Stigander went so far as to provide the karve for their search – one of the benefits, he said, of being back where they belonged – while Einarr and Kaldr assembled their team. Thjofgrir’s presence was as critical for Kaldr as Naudrek’s was for Einarr. After much deliberation, they agreed that Vali was their best choice for a scout, especially in the sorts of places they expected their search to take them.

The trouble came when Runa overheard Einarr speaking to Eydri about going.

“You’re not seriously thinking of leaving me behind?”

Uh-oh. Einarr steeled himself and turned to face his new wife. “I was, actually. We can’t know what sort of circumstances we’ll find ourselves in. It’s sure to be dangerous, and –”

“No ‘ands,’ Einarr. I don’t mind if you also bring along Eydri, but I’m not going to let you leave me behind.”

“But –”

“No buts. Jorir’s gotten me out of a tough scrape or two already: I intend to return the favor.”

Somehow, Einarr wasn’t certain that would be a good thing for Jorir, but he knew very well when Runa wasn’t going to budge on an issue. With a sigh, he turned to Eydri.

“It’s fine,” she said, but she wouldn’t look him in the eye.

“Are you sure? If you still want to go, I can check supplies with Kaldr. Vali doesn’t exactly eat much.”

“No, it’s fine. I haven’t sailed with Jorir all that much, and Kaldr is… Kaldr. Lady Runa has the right of it …If you’ll excuse me.”

Eydri left the room with some haste. Einarr looked after her as she entered the hall, puzzled. “Whatever can have gotten into her?”

Runa smiled, looking for all the world like a cat with cream. “Nothing you need concern yourself over. Just give her a little time and all will be well again.”

“…If you say so. Well, you’ve made it plain I can’t stop you, so you’d best make sure you’re packed.”

“Our things have already been seen to.”

“…I see.” Gods preserve me from willful women… The thought was as fond as his smile, though, as he wrapped an arm around his wife. “In that case, we should check in with Kaldr and Thjofgrir down at the pier.”


Kaldr, as expected, had complained – perhaps more loudly than he would have for Eydri, but his complaints were expected. Even he, however, could not deny the usefulness of someone well-versed in lore for their journey.

That it was Runa, however. That was a bone of contention. He argued long and strongly against her inclusion, and each and every argument against was one which Einarr had expected. Even agreed with, on some level. Finally, however, when Runa’s voice grew haughty and every fiber of her being began to quiver with anger, Einarr stepped in. There was simply nothing to be done, after all – she had as much right to search for Jorir as the two of them, and politics be damned.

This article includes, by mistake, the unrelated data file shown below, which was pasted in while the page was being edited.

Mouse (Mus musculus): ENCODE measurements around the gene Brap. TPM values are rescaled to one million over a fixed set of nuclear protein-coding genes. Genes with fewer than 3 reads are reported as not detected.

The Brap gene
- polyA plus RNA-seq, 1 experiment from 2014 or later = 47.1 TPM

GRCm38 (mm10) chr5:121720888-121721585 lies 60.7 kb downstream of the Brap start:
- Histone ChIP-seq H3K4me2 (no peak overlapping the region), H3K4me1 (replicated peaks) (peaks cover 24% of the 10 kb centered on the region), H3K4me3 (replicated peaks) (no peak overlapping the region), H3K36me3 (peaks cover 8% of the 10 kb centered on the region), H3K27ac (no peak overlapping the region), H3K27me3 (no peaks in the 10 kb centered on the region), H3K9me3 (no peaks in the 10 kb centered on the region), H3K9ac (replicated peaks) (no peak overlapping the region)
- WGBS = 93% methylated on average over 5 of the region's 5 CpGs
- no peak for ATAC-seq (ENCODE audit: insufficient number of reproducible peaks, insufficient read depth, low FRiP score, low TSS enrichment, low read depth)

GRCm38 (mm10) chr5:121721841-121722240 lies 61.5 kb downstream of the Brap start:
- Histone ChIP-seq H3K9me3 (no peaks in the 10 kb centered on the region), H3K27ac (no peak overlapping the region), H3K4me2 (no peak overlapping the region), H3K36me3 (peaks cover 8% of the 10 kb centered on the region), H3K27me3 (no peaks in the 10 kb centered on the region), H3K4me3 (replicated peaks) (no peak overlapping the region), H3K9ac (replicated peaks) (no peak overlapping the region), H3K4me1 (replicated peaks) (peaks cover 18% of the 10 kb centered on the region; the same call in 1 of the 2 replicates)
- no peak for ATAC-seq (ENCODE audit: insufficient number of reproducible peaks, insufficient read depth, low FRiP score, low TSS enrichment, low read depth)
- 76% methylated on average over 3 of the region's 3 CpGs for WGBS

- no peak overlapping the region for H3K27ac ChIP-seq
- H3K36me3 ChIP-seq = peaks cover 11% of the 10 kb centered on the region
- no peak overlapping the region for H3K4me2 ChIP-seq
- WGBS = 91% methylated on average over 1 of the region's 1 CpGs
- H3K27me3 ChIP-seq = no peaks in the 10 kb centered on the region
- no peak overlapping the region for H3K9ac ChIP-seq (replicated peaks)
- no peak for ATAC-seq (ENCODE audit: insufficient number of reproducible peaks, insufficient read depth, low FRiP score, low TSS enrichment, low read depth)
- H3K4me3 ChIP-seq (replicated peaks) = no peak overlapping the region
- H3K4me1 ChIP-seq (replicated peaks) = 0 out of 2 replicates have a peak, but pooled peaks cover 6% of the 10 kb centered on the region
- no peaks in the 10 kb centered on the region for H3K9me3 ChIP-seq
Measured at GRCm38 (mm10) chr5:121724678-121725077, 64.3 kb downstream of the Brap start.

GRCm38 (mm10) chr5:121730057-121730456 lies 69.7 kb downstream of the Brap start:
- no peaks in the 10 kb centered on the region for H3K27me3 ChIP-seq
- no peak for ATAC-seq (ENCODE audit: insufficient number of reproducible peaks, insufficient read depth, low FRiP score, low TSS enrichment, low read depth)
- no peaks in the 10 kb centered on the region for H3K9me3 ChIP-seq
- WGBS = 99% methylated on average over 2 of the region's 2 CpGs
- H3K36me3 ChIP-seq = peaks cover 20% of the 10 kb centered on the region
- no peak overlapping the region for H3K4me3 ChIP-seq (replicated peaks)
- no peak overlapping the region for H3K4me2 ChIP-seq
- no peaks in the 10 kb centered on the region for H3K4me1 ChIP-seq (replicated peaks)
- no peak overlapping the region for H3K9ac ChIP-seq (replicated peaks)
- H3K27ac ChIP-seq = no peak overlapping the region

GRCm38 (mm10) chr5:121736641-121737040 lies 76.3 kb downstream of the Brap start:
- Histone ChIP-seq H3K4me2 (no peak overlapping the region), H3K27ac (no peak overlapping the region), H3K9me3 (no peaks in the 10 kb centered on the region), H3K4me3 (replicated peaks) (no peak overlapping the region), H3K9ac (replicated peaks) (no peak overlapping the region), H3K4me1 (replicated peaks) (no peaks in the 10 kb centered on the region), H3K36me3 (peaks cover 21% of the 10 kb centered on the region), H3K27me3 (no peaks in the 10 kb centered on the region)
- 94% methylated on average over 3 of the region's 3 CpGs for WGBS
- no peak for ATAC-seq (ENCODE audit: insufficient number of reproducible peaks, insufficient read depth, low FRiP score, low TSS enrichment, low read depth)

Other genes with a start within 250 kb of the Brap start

Kaldr let loose a heavy sigh. “As my lord wills it, then,” he said with a bow, and left to see to some other matter aboard their karve.

They sailed the next day aboard the boat they had dubbed the Villgås, and after two and a half uneventful weeks on the open water they saw the shores of Mýrarhöfn rise over the horizon. Save for being the only land they’d seen in more than a week, there was not much remarkable about the terrain. The largest portion of what they could see was taken up by the port.

Even from the water Einarr could see that the port city looked run-down. With its reputation for attracting freeboaters of the roughest sort, it was unfortunately what he’d expected. He frowned: here was where he wished Eydri hadn’t bowed out so quickly. He could have used her on the ground in a place like this. Runa, though… well, she was tougher than one would expect, but he still couldn’t bring her ashore, not without a very good reason. She would be eaten alive in a place like this. He turned his gaze away from the approaching harbor and back over the deck to survey his crew and snorted, his decision made.

“All right, everyone. Once we make land, here’s how this will work. Thjofgrir, Naudrek, and Runa will stay aboard to guard the ship. No, Runa, that’s not optional. There’s very few Singers I’ve met I wouldn’t order to stay aboard in a place like this.” Runa huffed. Einarr found, for once, he didn’t care. “Vali, you can get into places the rest of us simply can’t. I expect you to be doing the heavy lifting on this search. Trust your instincts… and try not to scare anyone to death.”

As expected, Runa glared daggers at Einarr, but kept her mouth shut. At least for now. Vali smirked. “Aye, sir,” was all he said.

“Kaldr, you and I are going to go asking questions in all the wrong sorts of places.”

“Of course, my lord.”

He paused. He had half-expected Kaldr to suggest Thjofgrir or Naudrek in his place: truth be told, he wasn’t certain one or both of them might be better for the job. Well, whatever the reason, Einarr wanted a cool head at his back if he got into trouble. “Good. We’re going armed. If you’ve got a sturdy leather coat it’s probably better than maille here.”

Kaldr nodded, evidently in agreement. “The less attention we draw to ourselves, the better. Keep in mind, everyone, that Finn hit a stone wall every time it came out he was searching for a svartdvergr.”

“Hm. That could make things more interesting.” Einarr shrugged. “Not like there’s much we can do about it until we’re out there. Is everyone ready?”

Runa still looked cross, but her two bodyguards nodded easily.

“As ready as we can be, then,” Kaldr answered. It looked like Vali was already gone.

“Then I’ll see you all tonight.”

Hi everyone. Thanks for reading! 

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